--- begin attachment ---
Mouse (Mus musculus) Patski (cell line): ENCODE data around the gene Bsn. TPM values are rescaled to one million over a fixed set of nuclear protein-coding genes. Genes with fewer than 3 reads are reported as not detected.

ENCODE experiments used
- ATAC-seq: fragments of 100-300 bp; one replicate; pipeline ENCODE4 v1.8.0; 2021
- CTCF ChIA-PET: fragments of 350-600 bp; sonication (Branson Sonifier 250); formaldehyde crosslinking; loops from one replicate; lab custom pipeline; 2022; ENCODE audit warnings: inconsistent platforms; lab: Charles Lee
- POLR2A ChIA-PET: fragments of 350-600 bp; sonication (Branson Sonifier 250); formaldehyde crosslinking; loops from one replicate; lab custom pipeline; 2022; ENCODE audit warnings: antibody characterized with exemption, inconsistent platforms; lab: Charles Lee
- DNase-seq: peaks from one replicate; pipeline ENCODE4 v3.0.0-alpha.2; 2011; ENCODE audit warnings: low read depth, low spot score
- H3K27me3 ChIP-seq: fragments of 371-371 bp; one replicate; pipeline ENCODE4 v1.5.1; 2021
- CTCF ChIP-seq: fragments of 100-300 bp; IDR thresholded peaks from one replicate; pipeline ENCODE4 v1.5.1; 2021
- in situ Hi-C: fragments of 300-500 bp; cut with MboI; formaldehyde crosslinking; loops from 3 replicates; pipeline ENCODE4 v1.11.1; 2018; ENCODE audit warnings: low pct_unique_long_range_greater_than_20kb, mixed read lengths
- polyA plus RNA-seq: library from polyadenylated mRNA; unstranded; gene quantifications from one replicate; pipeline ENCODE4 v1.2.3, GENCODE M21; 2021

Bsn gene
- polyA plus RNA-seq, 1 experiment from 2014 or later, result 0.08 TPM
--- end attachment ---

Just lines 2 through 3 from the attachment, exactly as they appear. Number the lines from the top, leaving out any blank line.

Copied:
ENCODE experiments used
- ATAC-seq: fragments of 100-300 bp; one replicate; pipeline ENCODE4 v1.8.0; 2021